Smith, John Blair, Dd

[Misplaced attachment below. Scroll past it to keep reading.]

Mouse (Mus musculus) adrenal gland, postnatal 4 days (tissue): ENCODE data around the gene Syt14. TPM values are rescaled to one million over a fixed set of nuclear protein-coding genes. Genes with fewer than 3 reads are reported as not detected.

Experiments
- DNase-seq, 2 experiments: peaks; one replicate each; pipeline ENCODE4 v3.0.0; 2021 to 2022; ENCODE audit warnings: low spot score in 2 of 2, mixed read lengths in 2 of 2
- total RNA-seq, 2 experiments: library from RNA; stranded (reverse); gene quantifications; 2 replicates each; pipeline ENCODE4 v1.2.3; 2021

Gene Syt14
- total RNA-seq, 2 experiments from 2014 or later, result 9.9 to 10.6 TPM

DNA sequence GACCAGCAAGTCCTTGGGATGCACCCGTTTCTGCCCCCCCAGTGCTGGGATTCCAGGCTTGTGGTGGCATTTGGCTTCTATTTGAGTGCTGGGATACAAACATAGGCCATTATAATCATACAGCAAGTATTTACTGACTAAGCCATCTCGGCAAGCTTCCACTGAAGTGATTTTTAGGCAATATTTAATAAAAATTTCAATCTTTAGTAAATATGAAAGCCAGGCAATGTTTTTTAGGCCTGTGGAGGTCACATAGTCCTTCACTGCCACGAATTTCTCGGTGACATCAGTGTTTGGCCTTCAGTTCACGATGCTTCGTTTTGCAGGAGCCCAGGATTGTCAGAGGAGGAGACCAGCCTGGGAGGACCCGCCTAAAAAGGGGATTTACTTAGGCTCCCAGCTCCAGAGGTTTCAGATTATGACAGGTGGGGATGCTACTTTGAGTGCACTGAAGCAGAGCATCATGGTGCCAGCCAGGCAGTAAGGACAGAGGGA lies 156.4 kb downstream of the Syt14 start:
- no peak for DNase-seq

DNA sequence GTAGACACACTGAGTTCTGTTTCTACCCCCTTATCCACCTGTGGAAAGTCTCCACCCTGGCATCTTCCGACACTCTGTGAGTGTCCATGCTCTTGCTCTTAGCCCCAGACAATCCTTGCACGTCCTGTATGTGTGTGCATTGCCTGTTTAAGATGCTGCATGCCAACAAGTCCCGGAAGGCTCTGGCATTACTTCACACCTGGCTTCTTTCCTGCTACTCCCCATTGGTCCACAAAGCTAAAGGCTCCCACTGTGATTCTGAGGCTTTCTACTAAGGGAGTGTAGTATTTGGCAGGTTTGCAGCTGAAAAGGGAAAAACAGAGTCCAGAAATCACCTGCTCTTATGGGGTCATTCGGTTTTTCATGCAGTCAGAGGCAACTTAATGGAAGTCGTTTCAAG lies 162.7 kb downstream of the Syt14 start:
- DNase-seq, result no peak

Smith, John Blair, D.D., an eminent Presbyterian divine and educator, and brother of Samuel Stanhope Smith, D.D., was born in Pequea, Lancaster Co., Pa., June 12, 1756. He very early evinced great thirst for knowledge and uncommon facility in acquiring it received most watchful and faithful parental training, and was converted when fourteen years of age. He graduated at the College of New Jersey in 1773 under Dr. Witherspoon; pursued his theological studies under the direction of his brother, was licensed by the Presbytery of Hanover, April 29, 1778, and ordained by the same presbytery, Oct. 26, 1779. He became successor to his brother as president of Hampden Sidney College in the same year, and in the spring of 1780 also as pastor of the churches of Cumberland and Briery, in Prince Edward Co., Va., where he became very popular, and before he left the state is said to have been "at once more attractive and powerful than any other clergyman in Virginia from the time of Samuel Davies." In 1789 he resigned his position as president of Hampden Sidney College, in 1791 became pastor of the Third Presbyterian Church, Philadelphia, Pa.; in 1795 president of Union College, N.Y., and for three years presided over the infant institution with great credit and success. In May, 1799, he returned to his former charge in Philadelphia, where he died, Aug. 22, of the same year, of yellow fever. Dr. Smith was a fervent and eloquent preacher, earnestly devoted to his work, and drew immense congregations, which would hang upon his lips in breathless silence. As a patriot and a citizen he also exerted an important influence in the civil concerns of the state, especially as connected with the interests of religion. When the Legislature, in 1776, abolished the establishment of the Church of England in the state, they at the same time passed an act incorporating the Episcopal clergy, and giving them a right to the glebes and churches which had been procured by a tax upon the inhabitants in general, including Dissenters of every description as well as Episcopalians. Another bill was introduced, but not yet passed, to extend the privileges of the Act of Toleration, as passed by William and Mary, to the State of Virginia. Dr. Smith framed a remonstrance against those acts, which he induced the Presbytery of Hanover to adopt and send to the Legislature, which was a very able State paper and had the desired effect. About this time another great excitement was raised in Virginia by a bill introduced in the Legislature for a general assessment for the support of religion, a scheme which was advocated by Patrick Henry and other popular politicians. An adverse petition was prepared, and it, together with a memorial from the presbytery, was presented to the Legislature by Dr. Smith (whose handwriting the papers show), who was heard for three successive days at the bar of the House in support of them. So decided was the influence of the struggle in Virginia as to procure the withholding from the Federal Constitution of all power to erect a religious establishment of any kind. Dr. Smith's only publication was The Enlargement of Christ's Kingdom, a sermon at Albany in 1797. See Sprague, Annals of the Amer. Pulpit, 3, 397; Allibone, Dict. of Brit. and Amer. Authors, s.v.; Davidson, Hist. of Presb. Ch. in Kentucky, p. 37- 39; Genesis Assemb. Miss. Mag. 1805; Foote, Sketches of Virginia; 1st series; Life of Dr. Ashbel Green; Graham, Lett. 7; Smyth, Eccles. Republicanism, p. 96-103; Baird, Religion in America, p. 109, 110; Lang, Religion and Education in America, p. 94, 115 Rice, Evangel. Mag. 9, 30, 33, 35, 42, 43. (J.L.S.)

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